“We still see an underrepresentation of women in our sector (technology) Increasing the visibility of women, and championing their contributions, within technology is key. Most of us are in tune with the advantages of diversity of thought, and by affording women the opportunity of making meaningful achievements in Technology, we can turn the page in challenging traditional beliefs as to what success looks like in an inclusive and progressive context.
“Addressing gender bias is no easy feat, considering bias originates from each of our taught and learned values and experiences. I believe that overcoming gender bias will be rooted in affirmative action: action that is taken decisively, with courage and commitment, that tackles systemic bias and behaviours which promote less inclusive workplaces. Action without genuine broad support or education that speaks to the heart of the issue may leave some lacking personal connection to why inclusion is important to them.
“Our approach at Versent is to start a movement that will signal our intent to break the cycle of gender bias and afford our female talent platforms to truly shine. Firstly, we must define the meaning of what action we need to take, then create the movement of people and support actions at the grassroots. Then we will be able to create the momentum to influence upwards to create moments that matter for our diverse group of people.”
“In my career, I’ve been fortunate to join early-stage startups that have allowed me to explore a variety of different roles that have led to what I’m passionate about today. As someone who works closely with product in the tech industry, it is clear to me that gender biases continue to stand in the way of women being properly represented. This is multiplied when we think about intersectionality about the representation of women of colour, Indigenous women or women with disabilities in the industry.
“What’s been valuable for me as a woman of colour in tech is understanding why I’m in those rooms and what I can bring to the table. The tech industry struggles with diversity and that can impact the diversity of thought that is present within teams making decisions about products that are meant to be used by everyone in the world – including minorities.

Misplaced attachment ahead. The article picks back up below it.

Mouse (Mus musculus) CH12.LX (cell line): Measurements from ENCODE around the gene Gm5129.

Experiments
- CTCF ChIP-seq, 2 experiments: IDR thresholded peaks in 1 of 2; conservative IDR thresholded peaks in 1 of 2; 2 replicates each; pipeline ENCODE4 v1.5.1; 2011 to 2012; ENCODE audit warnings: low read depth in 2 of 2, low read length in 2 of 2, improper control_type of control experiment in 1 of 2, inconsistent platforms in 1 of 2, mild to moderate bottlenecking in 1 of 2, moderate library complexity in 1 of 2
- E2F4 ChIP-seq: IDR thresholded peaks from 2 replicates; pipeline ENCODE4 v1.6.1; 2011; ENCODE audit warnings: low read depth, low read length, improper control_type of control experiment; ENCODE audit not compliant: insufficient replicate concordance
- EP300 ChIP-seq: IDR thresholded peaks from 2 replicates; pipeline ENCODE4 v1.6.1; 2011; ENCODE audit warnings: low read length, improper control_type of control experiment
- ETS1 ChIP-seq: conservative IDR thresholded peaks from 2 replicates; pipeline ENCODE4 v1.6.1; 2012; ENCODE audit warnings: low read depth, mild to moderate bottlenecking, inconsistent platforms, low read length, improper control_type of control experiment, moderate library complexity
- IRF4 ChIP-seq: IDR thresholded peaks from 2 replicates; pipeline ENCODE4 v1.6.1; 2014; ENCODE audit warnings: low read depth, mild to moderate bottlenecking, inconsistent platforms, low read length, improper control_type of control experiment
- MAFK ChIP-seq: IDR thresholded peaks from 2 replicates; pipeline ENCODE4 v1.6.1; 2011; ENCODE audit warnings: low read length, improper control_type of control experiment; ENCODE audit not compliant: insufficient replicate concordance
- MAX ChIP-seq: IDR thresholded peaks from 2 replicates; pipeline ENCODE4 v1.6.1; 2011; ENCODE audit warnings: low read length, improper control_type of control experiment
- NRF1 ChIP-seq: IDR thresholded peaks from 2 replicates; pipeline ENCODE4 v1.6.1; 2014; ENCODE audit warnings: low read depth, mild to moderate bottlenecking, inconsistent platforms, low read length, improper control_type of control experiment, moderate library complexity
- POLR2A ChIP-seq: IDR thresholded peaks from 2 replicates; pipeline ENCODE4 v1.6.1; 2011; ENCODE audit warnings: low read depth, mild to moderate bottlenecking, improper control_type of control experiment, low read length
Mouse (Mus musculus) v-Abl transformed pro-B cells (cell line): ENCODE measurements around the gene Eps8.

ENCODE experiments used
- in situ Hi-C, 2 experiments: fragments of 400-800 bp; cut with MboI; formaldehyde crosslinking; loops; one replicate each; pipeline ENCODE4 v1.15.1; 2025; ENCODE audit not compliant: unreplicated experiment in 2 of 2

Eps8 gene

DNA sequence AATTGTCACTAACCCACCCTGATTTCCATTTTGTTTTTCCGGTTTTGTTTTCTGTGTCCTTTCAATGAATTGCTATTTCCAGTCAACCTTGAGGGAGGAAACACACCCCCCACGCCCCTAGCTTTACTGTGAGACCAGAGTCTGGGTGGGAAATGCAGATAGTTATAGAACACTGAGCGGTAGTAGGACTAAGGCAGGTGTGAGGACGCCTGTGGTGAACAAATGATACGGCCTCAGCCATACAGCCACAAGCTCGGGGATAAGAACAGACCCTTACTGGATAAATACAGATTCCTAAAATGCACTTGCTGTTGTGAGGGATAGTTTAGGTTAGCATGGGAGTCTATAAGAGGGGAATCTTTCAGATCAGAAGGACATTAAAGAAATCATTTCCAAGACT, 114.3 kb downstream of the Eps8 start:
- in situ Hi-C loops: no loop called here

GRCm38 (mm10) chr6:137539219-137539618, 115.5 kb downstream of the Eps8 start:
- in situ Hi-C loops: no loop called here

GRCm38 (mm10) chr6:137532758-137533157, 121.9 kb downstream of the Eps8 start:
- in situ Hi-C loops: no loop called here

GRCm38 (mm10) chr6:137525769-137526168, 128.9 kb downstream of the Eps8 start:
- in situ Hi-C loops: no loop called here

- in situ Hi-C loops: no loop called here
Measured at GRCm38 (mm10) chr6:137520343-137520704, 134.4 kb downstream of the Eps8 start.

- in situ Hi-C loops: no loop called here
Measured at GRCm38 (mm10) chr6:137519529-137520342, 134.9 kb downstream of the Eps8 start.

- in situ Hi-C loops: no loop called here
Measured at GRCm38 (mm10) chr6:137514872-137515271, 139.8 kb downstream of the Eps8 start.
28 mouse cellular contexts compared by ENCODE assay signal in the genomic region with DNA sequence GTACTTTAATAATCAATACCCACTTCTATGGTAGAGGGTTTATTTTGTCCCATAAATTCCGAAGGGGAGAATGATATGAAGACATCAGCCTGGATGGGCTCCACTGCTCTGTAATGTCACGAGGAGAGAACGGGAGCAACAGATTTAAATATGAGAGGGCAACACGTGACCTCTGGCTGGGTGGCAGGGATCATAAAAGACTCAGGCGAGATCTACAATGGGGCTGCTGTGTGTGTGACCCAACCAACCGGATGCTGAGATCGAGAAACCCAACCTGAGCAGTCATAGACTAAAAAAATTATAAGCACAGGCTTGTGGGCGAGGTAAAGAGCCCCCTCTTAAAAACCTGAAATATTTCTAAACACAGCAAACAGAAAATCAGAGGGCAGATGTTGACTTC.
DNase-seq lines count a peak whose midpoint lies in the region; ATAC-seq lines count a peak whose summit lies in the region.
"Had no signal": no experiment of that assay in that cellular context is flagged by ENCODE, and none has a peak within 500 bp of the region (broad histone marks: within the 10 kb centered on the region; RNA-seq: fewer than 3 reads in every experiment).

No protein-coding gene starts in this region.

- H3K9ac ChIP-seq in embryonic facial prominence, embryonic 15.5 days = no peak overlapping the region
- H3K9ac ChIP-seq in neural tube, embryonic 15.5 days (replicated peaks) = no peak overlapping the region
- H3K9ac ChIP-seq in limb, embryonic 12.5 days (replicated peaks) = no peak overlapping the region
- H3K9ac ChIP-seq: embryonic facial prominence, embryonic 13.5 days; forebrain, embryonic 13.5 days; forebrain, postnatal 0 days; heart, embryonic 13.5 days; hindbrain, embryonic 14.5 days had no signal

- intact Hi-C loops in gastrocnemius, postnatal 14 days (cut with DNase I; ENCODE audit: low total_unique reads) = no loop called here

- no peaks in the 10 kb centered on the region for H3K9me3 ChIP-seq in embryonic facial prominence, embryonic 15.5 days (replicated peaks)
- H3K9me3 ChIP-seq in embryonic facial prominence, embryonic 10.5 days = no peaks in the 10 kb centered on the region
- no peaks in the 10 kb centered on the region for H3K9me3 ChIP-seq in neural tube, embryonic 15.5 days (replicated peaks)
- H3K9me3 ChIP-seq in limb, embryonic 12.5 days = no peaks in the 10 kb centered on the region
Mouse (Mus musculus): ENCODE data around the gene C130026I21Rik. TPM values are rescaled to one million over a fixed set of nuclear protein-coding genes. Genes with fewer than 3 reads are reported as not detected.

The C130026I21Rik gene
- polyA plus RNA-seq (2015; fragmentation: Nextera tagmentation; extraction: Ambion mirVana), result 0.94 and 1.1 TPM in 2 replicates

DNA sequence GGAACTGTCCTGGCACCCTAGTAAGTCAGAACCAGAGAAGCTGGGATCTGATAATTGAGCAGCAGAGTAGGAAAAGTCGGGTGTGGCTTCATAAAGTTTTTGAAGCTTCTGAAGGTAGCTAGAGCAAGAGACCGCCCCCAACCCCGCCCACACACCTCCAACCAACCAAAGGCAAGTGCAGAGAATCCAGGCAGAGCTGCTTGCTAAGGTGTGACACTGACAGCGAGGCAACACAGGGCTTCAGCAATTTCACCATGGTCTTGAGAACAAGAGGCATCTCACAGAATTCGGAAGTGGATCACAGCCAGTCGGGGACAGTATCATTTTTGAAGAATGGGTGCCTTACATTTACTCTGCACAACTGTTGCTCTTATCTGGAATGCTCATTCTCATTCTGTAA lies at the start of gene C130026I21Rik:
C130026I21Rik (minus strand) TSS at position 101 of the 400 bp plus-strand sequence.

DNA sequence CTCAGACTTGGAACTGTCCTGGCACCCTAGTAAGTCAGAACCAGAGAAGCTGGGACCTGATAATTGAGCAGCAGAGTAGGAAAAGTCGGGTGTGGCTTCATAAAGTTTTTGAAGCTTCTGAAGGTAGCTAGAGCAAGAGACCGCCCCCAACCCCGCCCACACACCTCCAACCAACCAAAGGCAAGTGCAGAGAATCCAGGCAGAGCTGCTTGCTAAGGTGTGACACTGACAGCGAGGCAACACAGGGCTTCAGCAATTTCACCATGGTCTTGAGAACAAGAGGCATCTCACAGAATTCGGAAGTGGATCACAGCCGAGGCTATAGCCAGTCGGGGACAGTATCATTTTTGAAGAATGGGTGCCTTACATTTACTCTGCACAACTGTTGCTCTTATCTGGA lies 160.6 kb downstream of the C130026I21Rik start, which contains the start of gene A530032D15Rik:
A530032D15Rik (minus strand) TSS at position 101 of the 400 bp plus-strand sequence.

“It is important to realize that in today’s market, thinking differently is critical in product conversations. What I’ve observed and experienced is that people like me, who come from different backgrounds and follow non-traditional paths to tech, bring something valuable to the table. When you think differently, you challenge commonly held assumptions that can ultimately make or break a product. This is an advantage women and people of other marginal groups have and should embrace.”
“Traditionally, men are exposed to STEM much earlier than women. It’s hard to enter the security field without knowing someone, and this can perpetuate a cycle where we see more men taking on roles already held by men. It’s no surprise that the industry is infamous for its tech-bro culture, which can be intimidating for women trying to enter the industry while feeling like they don’t fit the mould.
“To break these gender biases so that women and girls are empowered to take up space in STEM fields without fear or preconceived assumptions that they aren’t the ‘right’ fit, we need to integrate programs and initiatives. That is, making them neutral. For example, whatever coding skills predominantly white men have, they should be able to pass them down onto women, women of colour and women of other minority groups instead of having different learning programs for different groups. If tech companies shared the resources they used as they were coming up and learning, women would have better access to tools that would equip them for the role. Many of the girls I came across do a lot of pre-reading and if the tech industry creates a culture of sharing learning materials, you’d find more women in entrepreneurial roles.”
“Gender biases are detrimental as they continue to hold women back, especially in the business world and in senior leadership roles. In industries where women are disproportionately under-represented such as the IT sector, it can be very intimidating to be the only woman in the room and challenging to speak up. Women are impacted by gender biases from the beginning of the stack of employability all the way up the food chain, which keeps limiting her career progression, performance at work and financial achievements.